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We Need to Talk About Jimmy

After his win at last week’s Pebble Beach National Pro-am, Jimmy Walker has run his 2013-14 PGA Tour record to 3 wins, another top-ten, only 1 missed cut, and 1st place in the FedEx Cup standings. Prior to his win at the Frys.com Open in October, Walker was certainly a strong PGA Tour player, but not widely considered among the elite golfers in the world. His world ranking peaked at 59th after the Players Championship in 2013, but has shot to 45th after winning the Frys.com Open, 32nd after winning the Sony Open, and 24th this week. All of a sudden, Walker is entering tournaments as one of the touted favorites. What I’d like to do is to show where Jimmy Walker has come from and why you should be skeptical that he should be considered one of the Tour’s elite players.

Walker emerged as a PGA Tour regular in 2008 after bouncing around between the Nationwide Tour and PGA Tour between 2004-2007. Initially, he wasn’t a particularly good player. My Z-Score ratings have him at +0.16 in 2008, +0.16 in 2009, and -0.08 in 2010. For context, 0.00 is set as the average of all players who play on the Tour (down to the lowest qualifier, past champion, and club pro who competes in a tournament) while around -0.10 is the average player who holds a PGA Tour card. His seasons reflected those underlying stats; he was forced to re-earn his card at Q-School in 2008 and finished outside the top 100 on the money list in each of the next two seasons. Up to the beginning of 2011, Walker was a 32 year old who had never won a PGA tournament. It was as likely as not that he would fall off the PGA Tour in the next five years at that point.

But then something changed. Walker posted his best season in 2011 by actual results and underlying performance. His -0.24 Z-Score was well above PGA Tour average and he recorded four top-tens (including at Pebble Beach, Riviera CC, and the Sony Open). He followed that success up with a -0.31 Z-Score and five top-tens (again at Pebble Beach and Riviera CC) in 2012. Entering last year, Walker had posted consecutive solid seasons, but certainly no one was touting him as someone due to win a tournament. In fact, in this Golf Channel article from 2012 his name isn’t mentioned among eight guys (including Jeff Overton, Charlie Wi, and Brendon de Jonge).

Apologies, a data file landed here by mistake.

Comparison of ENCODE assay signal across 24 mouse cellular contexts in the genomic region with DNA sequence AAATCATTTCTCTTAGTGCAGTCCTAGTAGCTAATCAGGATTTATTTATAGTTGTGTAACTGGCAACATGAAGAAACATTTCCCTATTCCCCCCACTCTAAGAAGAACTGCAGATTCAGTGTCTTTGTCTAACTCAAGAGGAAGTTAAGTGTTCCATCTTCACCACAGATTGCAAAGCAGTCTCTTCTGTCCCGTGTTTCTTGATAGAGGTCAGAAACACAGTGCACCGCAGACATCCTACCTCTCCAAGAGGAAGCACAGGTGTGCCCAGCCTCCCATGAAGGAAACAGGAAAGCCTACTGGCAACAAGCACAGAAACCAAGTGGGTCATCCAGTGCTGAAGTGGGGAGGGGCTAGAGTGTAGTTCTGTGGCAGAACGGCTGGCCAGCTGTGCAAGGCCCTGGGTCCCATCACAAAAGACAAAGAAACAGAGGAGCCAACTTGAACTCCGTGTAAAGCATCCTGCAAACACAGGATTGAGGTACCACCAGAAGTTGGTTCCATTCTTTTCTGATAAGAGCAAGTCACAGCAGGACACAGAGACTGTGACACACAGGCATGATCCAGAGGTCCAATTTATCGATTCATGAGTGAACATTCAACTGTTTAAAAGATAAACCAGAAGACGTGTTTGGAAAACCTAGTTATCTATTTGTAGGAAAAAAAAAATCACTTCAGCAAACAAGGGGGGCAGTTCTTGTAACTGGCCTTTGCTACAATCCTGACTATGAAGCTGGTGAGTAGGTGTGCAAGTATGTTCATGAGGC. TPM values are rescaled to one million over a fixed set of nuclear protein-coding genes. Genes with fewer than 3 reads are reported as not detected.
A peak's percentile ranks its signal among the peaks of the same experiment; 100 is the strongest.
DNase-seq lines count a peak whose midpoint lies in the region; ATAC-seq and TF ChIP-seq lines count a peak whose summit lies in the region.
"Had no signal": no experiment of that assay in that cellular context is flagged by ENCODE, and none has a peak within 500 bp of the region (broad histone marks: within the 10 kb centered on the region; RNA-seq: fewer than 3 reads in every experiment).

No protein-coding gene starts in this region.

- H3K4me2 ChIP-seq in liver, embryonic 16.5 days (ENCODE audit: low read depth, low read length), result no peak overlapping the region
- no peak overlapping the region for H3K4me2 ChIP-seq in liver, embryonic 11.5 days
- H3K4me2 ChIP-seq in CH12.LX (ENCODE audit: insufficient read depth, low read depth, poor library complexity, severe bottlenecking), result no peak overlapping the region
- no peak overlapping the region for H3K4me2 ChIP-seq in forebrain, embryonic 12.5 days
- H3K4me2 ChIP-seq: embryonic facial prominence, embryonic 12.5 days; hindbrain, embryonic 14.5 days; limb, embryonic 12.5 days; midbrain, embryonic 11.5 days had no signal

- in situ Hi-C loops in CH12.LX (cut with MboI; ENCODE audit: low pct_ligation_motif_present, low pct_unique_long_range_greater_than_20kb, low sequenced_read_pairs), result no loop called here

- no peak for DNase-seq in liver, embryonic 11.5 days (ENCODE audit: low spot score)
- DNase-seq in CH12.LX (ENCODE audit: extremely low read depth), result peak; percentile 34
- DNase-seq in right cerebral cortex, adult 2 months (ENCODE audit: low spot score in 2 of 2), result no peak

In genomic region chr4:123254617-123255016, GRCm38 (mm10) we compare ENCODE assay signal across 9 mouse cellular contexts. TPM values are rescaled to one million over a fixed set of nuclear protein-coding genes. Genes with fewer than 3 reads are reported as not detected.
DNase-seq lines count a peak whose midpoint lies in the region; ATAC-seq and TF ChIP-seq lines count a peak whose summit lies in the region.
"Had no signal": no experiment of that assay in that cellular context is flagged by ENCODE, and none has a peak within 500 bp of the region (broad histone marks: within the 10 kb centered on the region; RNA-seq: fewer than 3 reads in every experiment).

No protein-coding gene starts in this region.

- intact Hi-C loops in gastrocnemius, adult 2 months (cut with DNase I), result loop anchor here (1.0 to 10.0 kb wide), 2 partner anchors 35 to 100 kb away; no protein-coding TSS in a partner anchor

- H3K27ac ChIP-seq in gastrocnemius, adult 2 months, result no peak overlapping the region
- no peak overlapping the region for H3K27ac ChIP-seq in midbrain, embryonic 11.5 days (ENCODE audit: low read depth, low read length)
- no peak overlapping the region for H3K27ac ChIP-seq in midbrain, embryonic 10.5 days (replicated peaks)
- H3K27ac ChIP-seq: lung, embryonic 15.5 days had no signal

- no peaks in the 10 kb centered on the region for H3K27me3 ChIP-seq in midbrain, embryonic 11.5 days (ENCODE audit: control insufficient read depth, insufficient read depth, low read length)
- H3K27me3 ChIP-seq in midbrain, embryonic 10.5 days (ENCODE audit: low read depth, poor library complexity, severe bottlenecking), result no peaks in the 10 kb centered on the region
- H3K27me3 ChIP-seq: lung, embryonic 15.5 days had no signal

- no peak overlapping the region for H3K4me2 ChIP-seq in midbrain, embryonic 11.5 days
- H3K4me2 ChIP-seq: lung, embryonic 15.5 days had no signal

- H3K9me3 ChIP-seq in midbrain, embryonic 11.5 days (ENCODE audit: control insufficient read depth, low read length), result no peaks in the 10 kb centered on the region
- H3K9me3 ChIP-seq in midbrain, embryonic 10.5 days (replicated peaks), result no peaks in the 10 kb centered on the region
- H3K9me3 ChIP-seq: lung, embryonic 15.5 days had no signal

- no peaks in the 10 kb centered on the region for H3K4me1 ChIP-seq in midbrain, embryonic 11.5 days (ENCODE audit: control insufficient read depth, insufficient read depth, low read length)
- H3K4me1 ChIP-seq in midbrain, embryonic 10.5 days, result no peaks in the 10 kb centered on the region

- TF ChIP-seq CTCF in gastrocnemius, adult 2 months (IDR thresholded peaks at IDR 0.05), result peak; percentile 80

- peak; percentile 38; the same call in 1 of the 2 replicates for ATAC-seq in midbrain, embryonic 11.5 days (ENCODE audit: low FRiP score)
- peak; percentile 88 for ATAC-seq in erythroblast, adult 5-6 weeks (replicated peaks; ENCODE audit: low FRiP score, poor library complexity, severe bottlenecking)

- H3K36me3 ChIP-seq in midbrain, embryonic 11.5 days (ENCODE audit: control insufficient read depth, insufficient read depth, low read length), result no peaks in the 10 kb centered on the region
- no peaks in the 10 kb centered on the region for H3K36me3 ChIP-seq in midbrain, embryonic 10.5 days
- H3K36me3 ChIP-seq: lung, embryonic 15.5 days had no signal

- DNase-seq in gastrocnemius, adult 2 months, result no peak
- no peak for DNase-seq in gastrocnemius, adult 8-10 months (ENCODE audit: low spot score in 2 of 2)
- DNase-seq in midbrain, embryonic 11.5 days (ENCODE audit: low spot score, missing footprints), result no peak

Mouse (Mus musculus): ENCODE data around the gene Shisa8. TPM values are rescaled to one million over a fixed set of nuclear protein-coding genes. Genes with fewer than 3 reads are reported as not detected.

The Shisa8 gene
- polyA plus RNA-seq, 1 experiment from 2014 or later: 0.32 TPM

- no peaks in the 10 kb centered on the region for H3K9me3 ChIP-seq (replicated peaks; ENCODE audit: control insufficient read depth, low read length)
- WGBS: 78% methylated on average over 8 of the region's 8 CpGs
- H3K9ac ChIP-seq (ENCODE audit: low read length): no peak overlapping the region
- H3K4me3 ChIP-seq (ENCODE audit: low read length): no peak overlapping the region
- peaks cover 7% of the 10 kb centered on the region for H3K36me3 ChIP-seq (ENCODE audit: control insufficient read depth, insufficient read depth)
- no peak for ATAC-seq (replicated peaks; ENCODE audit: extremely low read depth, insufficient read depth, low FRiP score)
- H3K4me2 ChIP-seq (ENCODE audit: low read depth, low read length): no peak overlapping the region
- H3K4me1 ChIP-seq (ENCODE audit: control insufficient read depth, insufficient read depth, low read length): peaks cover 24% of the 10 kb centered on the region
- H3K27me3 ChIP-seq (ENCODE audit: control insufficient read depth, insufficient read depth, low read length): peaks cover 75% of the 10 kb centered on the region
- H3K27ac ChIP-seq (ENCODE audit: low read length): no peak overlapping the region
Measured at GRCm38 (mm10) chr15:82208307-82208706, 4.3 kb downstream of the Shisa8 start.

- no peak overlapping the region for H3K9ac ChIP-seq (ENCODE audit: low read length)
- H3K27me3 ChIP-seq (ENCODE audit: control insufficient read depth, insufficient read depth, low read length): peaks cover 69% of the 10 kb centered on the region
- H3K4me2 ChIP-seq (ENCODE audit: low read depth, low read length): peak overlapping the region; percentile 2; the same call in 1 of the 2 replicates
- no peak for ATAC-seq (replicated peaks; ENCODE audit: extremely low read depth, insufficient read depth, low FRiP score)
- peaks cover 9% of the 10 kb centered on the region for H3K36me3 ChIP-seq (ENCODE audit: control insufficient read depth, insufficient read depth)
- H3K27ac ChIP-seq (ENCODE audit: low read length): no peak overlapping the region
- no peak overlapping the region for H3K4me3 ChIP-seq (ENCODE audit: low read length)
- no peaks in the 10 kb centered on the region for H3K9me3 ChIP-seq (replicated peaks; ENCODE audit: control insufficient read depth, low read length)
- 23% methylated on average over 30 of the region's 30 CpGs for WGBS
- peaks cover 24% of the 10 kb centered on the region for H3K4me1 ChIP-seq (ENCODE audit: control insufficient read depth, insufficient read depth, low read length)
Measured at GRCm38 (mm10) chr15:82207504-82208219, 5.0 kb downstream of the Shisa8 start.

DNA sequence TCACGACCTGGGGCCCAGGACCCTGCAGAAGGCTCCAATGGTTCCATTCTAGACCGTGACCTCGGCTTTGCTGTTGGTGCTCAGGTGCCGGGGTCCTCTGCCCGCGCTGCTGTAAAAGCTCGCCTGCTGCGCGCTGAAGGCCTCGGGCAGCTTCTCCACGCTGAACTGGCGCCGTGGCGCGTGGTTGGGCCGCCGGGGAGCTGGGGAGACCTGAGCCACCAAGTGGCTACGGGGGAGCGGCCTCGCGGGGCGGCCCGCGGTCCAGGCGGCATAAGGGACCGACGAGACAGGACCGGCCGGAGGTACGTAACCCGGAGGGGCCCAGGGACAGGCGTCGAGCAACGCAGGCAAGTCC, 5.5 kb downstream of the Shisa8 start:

Statistically up to 2012, Walker was decidedly a bomber. His average driving distance rank was 45th between 2008-12, while his average accuracy rank was 181st. He showed little ability to consistently hit greens, finishing no higher than 116th in GIR from 2008-12. Mostly, he putted well – he averaged 0.18 strokes gained putting over that period, solidly above PGA Tour average.

With all that context, Walker’s emergence looked unlikely as 2013 began. However, he played even better in the first half of the season, continuing a streak of 25 straight made cuts from the 2012 John Deere Classic to the 2013 Memorial. That run included four top-tens (again at Pebble Beach). From the Memorial onward, he missed six of nine cuts, crashed out of both Majors he competed in, and failed to reach the Tour Championship. For 2013 as a whole, Walker posted a Z-Score of -0.46 (including his fall swing) which is roughly what is expected out of a top 20 player in the world. The he went out in 2014 and won twice in four starts.